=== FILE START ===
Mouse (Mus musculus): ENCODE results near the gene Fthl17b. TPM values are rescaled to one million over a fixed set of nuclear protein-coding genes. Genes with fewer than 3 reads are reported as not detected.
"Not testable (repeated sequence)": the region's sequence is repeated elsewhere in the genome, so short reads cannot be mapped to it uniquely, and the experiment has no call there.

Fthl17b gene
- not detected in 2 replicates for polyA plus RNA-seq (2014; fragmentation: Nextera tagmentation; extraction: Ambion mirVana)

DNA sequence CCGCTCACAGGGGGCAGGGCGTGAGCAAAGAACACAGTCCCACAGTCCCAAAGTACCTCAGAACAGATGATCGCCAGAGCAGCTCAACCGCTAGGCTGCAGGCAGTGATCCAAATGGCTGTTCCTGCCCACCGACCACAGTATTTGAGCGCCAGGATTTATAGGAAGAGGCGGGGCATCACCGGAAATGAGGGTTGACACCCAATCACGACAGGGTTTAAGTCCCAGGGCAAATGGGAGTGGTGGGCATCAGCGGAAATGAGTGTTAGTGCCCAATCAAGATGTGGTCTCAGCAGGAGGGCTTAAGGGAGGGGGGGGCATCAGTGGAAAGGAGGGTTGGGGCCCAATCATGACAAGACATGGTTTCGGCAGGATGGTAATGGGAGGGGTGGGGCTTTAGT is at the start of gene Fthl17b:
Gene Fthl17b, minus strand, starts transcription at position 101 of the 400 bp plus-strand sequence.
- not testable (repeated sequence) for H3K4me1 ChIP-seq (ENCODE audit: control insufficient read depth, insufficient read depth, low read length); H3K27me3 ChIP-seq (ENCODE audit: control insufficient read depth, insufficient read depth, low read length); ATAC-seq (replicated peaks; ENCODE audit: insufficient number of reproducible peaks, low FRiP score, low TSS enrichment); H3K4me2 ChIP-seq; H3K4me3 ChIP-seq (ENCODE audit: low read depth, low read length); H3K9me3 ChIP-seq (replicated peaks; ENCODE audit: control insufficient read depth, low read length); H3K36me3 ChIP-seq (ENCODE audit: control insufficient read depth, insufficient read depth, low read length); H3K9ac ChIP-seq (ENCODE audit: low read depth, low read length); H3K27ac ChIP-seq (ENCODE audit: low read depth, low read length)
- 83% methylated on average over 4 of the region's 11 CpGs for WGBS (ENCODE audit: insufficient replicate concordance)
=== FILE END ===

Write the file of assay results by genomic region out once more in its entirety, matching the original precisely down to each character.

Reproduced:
Mouse (Mus musculus): ENCODE results near the gene Fthl17b. TPM values are rescaled to one million over a fixed set of nuclear protein-coding genes. Genes with fewer than 3 reads are reported as not detected.
"Not testable (repeated sequence)": the region's sequence is repeated elsewhere in the genome, so short reads cannot be mapped to it uniquely, and the experiment has no call there.

Fthl17b gene
- not detected in 2 replicates for polyA plus RNA-seq (2014; fragmentation: Nextera tagmentation; extraction: Ambion mirVana)

DNA sequence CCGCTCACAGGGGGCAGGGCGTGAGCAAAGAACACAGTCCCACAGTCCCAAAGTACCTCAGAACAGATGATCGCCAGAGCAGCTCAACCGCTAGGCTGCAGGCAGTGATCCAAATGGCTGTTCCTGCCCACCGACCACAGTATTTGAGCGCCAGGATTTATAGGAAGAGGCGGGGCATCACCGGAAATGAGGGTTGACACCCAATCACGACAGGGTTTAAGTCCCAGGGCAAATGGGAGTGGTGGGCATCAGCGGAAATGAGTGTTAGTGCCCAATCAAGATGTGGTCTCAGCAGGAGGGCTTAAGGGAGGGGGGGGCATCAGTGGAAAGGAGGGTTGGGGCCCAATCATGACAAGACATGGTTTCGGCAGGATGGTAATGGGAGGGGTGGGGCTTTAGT is at the start of gene Fthl17b:
Gene Fthl17b, minus strand, starts transcription at position 101 of the 400 bp plus-strand sequence.
- not testable (repeated sequence) for H3K4me1 ChIP-seq (ENCODE audit: control insufficient read depth, insufficient read depth, low read length); H3K27me3 ChIP-seq (ENCODE audit: control insufficient read depth, insufficient read depth, low read length); ATAC-seq (replicated peaks; ENCODE audit: insufficient number of reproducible peaks, low FRiP score, low TSS enrichment); H3K4me2 ChIP-seq; H3K4me3 ChIP-seq (ENCODE audit: low read depth, low read length); H3K9me3 ChIP-seq (replicated peaks; ENCODE audit: control insufficient read depth, low read length); H3K36me3 ChIP-seq (ENCODE audit: control insufficient read depth, insufficient read depth, low read length); H3K9ac ChIP-seq (ENCODE audit: low read depth, low read length); H3K27ac ChIP-seq (ENCODE audit: low read depth, low read length)
- 83% methylated on average over 4 of the region's 11 CpGs for WGBS (ENCODE audit: insufficient replicate concordance)